By Nick Farriella
On la noché de las velitas, the night of the candles, my family was setting up a vigil for my dead brother in the shape of a hawk, his favorite bird. We used almost 300 candles, lining them like dominos on the cobblestone sidewalk of the plaza. The entire city took to the streets to make candle vigils of their own. From the sidewalks up to the ledges and windowsills, across store fronts and rooftops, drops of fire in glass and paper lanterns turned Pereira into a scatterplot of light. It was our chance to be born again.
Pistachio shells fall in a ceramic bowl
The ringing is sharp and incessant
One by one
I’m sent back
My mother wept as she knelt down to light each candle, saying Juan would have loved this. My father grimaced, saying something I couldn’t make out, as the clinging of shells rang louder in my ear. I saw Juan’s face, smirking in front of the glow of the TV, cracking open pistachios with his teeth, spitting the shells into a bowl. He was calling me an asshole. He looked like he did when he was fifteen, messy twines of hair covering his forehead, fat mole on his left cheek. We were identical twins, aside from that mole, the only thing that told us apart and, for some reason, made him better looking.
I reached out to touch him but found only air. My mind started playing these tricks since he died, following sounds through tunnels into the past, seeing things that weren’t there.
“Mijo, you deaf?” My father asked.
The sound drew me away from my family, towards the tents in the corner of the plaza, where a group of Roma people had set up camp for the holiday season. My mother had told me stories about them from her childhood, and she always made them seem mystical. I don’t know if that’s true, but I wanted to believe it after the year I had, after finding Juan Carlos expired and unresponsive on the couch. I felt drawn to them.
The tent was covered in bright-colored medallion printed shawls. I saw smoke bellow from the front slit, and smelled ash and frankincense. Inside was like a shop, so I slouched around with my hands in my pockets, gazing over handmade iron jewelry, wool ponchos, leather belts with patterns burned into their faces. Hammocks hung low from the roof. The ground was covered with metal pots of different sizes. Everything was for sale. I felt dreamlike, not in control of what I could do next.
“If it’s answers you want, those are also for sale,” a woman said. I didn’t see her come in, but she sat on a stool made out of an elephant’s foot, holding a bowl of pistachio shells. She wore a floral scarf tied around her head, had deep blue circles painted beneath her eyes, and large hoops for earrings. She looked like a pirate, waving me over to the stool next to her.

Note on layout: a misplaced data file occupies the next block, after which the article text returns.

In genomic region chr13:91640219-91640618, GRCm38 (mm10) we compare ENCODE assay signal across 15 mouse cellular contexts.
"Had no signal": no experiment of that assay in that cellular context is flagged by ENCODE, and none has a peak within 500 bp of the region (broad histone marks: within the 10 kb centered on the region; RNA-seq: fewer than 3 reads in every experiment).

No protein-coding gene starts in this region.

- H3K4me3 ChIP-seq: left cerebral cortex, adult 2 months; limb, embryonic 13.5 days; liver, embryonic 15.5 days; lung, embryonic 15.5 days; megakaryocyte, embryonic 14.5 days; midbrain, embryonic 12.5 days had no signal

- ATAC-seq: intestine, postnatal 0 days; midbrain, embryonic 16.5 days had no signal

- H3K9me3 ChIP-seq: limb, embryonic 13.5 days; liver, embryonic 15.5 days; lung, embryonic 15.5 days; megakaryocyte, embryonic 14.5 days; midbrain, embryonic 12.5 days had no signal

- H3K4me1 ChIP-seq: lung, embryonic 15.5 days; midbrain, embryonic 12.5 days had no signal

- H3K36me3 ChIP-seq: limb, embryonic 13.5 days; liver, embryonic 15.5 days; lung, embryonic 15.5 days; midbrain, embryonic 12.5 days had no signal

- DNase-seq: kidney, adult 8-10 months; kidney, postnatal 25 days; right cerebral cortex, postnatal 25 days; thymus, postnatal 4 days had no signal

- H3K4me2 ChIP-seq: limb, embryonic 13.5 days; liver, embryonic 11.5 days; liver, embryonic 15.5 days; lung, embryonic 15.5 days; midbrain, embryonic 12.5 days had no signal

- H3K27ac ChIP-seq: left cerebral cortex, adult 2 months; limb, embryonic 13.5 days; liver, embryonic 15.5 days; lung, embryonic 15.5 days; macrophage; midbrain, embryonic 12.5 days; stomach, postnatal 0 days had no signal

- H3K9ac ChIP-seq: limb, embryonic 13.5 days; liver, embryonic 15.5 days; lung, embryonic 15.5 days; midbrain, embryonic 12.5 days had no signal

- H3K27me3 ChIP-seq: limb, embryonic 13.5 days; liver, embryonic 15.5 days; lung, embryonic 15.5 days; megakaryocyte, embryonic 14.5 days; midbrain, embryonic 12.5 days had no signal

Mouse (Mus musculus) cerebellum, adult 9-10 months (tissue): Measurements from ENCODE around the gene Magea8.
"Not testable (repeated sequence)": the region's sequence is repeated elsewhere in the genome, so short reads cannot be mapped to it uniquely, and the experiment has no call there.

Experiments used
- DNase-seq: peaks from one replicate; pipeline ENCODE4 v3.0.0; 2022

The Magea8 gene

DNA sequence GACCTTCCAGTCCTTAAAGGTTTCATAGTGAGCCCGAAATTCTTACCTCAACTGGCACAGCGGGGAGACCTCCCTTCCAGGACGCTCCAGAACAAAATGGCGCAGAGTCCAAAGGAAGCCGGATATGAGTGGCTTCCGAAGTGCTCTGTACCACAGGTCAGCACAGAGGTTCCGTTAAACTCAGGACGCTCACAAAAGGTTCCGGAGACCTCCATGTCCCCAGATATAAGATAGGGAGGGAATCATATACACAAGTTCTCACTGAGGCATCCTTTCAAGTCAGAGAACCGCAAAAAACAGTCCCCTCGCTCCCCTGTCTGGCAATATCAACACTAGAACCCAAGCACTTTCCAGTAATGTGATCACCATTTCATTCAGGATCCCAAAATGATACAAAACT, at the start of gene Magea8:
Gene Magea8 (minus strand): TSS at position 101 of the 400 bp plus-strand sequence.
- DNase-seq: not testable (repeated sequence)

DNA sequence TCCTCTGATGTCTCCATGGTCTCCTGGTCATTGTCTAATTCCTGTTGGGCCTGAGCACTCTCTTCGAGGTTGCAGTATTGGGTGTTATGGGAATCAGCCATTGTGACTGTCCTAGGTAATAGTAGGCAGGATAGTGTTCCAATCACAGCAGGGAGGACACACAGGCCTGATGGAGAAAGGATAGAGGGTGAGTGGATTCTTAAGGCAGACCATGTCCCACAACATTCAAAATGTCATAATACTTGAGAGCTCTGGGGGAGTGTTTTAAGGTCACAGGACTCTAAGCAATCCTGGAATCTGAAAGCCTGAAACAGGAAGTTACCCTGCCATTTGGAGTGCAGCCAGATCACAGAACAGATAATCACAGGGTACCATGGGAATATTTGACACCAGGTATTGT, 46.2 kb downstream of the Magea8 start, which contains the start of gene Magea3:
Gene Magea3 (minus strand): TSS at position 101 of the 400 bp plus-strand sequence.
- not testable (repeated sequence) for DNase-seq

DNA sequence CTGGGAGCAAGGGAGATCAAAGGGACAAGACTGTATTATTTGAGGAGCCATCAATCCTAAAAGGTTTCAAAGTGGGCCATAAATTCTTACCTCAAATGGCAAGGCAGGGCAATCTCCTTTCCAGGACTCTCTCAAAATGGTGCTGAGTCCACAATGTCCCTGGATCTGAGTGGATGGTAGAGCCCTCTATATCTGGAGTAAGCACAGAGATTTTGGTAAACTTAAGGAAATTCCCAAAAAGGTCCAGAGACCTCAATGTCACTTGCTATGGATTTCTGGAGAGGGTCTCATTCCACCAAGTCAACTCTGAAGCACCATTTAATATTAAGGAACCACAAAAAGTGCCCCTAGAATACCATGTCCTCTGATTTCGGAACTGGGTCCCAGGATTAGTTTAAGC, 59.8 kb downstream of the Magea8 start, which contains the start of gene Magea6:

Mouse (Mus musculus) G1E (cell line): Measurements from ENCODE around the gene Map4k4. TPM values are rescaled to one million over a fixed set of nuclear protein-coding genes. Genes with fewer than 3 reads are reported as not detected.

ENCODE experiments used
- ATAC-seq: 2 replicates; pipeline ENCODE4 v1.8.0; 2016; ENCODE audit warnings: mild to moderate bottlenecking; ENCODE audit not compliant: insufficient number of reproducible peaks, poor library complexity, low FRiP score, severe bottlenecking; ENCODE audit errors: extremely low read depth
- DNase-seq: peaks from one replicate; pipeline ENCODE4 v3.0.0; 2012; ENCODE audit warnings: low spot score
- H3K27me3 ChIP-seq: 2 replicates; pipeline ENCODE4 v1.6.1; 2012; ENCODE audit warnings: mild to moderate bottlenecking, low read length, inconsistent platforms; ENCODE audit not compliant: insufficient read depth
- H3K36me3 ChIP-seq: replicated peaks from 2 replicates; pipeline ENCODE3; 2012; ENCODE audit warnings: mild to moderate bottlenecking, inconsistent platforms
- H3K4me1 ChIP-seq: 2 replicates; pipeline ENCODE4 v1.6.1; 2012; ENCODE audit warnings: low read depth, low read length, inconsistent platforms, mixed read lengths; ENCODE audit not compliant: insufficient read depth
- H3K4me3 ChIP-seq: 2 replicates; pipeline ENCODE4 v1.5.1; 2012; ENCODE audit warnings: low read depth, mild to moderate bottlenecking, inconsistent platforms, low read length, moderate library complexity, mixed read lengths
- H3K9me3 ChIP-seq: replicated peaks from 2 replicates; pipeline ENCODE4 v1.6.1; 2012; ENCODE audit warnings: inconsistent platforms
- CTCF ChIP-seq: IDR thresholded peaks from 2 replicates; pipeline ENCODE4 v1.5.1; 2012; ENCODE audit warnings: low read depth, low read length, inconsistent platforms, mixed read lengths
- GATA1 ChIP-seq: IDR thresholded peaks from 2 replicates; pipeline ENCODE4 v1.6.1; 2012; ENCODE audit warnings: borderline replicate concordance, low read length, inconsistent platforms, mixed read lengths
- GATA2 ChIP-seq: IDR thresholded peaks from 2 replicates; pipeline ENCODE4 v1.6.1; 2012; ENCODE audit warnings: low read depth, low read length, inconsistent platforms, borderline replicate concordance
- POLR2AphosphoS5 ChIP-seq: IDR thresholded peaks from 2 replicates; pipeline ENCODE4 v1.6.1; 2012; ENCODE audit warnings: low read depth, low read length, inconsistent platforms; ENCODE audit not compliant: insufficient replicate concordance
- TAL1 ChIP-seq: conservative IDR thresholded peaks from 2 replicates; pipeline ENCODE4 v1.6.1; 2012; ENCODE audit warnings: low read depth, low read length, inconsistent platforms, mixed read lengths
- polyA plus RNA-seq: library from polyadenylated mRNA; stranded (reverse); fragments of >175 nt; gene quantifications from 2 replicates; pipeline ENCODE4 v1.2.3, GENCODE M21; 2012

I paid 40,000 pesos for her to see my future in some cards; I would have paid anything for her to tell me that everything would be okay. That with the changing of seasons, I would start sleeping again and stop seeing my brother whenever I closed my eyes. The worst part about finding Juan was seeing me dead before recognizing it was him. How strange it was mistaking my twin brother for myself, seeing the same long nose and hollowed out cheeks I’ve been seeing in the mirror all my life; there they were, the flesh drained of color, strung out on the couch. My gut hardened and dropped. The signal shared between us was suddenly gone and for the first time in my life, I felt unbearably alone.
She rubbed oil on my hands and said to take a deep breath. As I did, she smeared the same oil on the cards as she shuffled them. I coughed, but the musky oil hitting my nose, though harsh, was revitalizing, like smelling salts.
“I see cancer in your future,” she said, with a wide smile, pointing to the pack of Derby’s in my breast pocket.
I said, “I bet you see death in everyone’s future.”
She laughed, put down the cards then flipped one over.
“This is you,” she said.
On the card was a barren fig tree.
“You no longer produce fruit. You are mourning the death of yourself. Let go of your past self, it’s dead and gone.”